Pop culture is a space of possibilities, and that’s especially true during a pandemic. And since we can’t experience that together physically, we’re making Pop-Kultur available online this year. From the 26th to the 28th of August, we’re premiering 36 audio-visual productions by artists from all over the world. But what does that actually mean?
This: elaborately produced live videos, the so-called Sessions, recorded on location in Berlin, are presented alongside the Digital Works, which were realised by the artists themselves, whether in Accra or New York. These are joined by the Commissioned Works, further interdisciplinary productions that have become a staple of the festival over the years, created over the course of months in collaboration with the artists, focusing on far more than just aesthetics. And that’s also the case with the Talks, about do-it-yourself approaches, times of crisis or the mere art of survival.
In sum, it’s a colorful mix that experiments with new ways of communicating. In other words, Pop-Kultur will become a space of digital possibilities on three evenings – and forever. How exactly? Simple: on each evening from the 26th to the 28th of August, starting at 20:20, different parts of the festival will be compiled into a show format, emphasising commonalities and embracing contrasts. A supercut of perspectives. The individual Sessions, Digital Works, Commissioned Works and Talks will also be made permanently available at our media library at www.pop-kultur.berlin after the three shows stream on the festival dates. Access is free and low barrier.
But even before the festival dates, there’s a lot to check out at www.pop-kultur.berlin and on our social media. Fanfares, already a tradition of the festival’s supporting programme, will be posted weekly on YouTube and other channels, presenting short musical pieces with musicians like Tuvaband, Die Wilde Jagd, Evija Vēbere, Monako or Kaltenkirchen showing their strengths in small bursts.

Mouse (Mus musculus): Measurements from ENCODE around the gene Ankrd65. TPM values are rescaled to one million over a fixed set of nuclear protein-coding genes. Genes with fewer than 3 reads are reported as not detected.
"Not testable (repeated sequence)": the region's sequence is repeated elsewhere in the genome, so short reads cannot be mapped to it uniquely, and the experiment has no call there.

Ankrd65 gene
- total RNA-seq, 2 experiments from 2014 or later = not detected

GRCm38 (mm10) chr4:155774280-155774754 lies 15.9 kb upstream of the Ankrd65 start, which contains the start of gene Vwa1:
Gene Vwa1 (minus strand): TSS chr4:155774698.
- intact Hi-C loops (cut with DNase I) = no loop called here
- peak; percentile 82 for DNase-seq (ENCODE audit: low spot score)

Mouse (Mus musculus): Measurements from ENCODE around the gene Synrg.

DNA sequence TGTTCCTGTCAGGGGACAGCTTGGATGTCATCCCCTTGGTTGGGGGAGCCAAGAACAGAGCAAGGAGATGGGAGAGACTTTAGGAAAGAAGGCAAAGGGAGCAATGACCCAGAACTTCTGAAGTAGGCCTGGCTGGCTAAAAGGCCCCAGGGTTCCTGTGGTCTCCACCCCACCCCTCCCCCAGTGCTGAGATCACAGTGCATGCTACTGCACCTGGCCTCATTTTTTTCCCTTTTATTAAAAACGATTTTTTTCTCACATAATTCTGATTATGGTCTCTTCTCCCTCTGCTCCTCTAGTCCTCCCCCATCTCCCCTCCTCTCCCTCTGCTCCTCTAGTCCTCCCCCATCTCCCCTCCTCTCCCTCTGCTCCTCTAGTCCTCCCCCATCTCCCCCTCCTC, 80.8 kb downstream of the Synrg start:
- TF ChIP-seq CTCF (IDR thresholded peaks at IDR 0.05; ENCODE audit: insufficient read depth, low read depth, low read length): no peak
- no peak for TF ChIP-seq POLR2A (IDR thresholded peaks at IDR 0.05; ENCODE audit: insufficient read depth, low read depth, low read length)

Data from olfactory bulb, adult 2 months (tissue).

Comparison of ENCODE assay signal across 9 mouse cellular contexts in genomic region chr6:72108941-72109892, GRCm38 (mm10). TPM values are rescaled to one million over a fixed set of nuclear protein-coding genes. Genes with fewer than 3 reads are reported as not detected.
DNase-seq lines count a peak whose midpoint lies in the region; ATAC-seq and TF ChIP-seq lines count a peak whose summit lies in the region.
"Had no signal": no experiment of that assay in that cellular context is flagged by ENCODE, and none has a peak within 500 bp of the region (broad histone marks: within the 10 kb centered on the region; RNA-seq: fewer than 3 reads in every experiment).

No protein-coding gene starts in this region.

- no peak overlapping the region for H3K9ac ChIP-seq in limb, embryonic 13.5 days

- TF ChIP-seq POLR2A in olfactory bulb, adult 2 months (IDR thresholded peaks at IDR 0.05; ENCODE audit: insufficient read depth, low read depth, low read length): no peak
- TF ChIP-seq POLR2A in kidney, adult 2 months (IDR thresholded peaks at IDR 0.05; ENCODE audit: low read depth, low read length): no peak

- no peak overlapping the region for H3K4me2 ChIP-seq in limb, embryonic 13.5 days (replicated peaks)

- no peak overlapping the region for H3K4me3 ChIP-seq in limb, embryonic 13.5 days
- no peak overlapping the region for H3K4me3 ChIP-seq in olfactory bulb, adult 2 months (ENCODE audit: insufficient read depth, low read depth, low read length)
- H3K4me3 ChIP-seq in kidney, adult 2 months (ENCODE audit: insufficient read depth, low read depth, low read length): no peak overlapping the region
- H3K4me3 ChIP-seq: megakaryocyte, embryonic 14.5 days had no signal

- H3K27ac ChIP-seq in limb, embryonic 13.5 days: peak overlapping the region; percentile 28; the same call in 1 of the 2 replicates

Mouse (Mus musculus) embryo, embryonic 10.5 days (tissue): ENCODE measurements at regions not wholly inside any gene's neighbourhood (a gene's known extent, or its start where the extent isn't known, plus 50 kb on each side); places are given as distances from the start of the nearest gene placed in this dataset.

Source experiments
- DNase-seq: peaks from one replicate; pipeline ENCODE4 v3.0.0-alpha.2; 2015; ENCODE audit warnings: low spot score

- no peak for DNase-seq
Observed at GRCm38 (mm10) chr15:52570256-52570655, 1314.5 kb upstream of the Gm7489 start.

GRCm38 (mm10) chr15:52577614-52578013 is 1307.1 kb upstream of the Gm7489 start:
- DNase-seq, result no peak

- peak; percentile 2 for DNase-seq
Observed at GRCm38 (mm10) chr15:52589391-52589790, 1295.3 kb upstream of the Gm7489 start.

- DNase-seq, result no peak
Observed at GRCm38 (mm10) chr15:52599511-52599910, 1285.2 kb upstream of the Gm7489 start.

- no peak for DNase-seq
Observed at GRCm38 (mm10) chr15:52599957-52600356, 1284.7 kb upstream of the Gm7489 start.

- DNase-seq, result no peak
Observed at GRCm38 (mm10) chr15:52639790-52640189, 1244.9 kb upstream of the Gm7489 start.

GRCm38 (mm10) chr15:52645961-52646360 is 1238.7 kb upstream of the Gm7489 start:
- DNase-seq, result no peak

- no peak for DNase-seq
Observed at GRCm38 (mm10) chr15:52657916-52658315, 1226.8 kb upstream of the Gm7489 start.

The young illustrator Jammerpunk is drawing artists from this year’s line-up, using their music as a guide. And Mevlude Kosumi is taking over our Instagram every Friday with the slogan: Galouchë Galore! Meanwhile in the Museum of Masculinities, Caren Miesenberger is using the principle of the readymade to put male self-presentation on dating apps to the test.
We’re happy to say that there’s even more in our programme: Ted Gaier of Die Goldenen Zitronen will meet with author and psychogeographer Claudia Basrawi for a talk on his essay collection »Argumentepanzer.« Psychologist Dr. Nicole Bührsch, musician Max Gruber AKA Drangsal, journalist Milena Fessmann, club owner Pamela Schobeß and booker Wieland Krämer will be exploring the numerous effects of the Covid-19 pandemic and its economic and socio-psychological effects with »Art and Music in Times of Crisis.«
Rafael-Evitan Grombelka will also be contributing to Pop-Kultur, (re)interpreting »Kein Bock auf Frühstück« (»Can’t Be Bothered for Breakfast«) by Erregung Öffentlicher Erregung: the managing partner of the service provider Skarabee will be interpreting the song into German sign language. Ace Mahbaz will also perform a piece that’s thoroughly ambivalent about Berlin. Tragedy or comedy? Both, as he’s proven himself on stage, whether with Shakespeare or stand-up.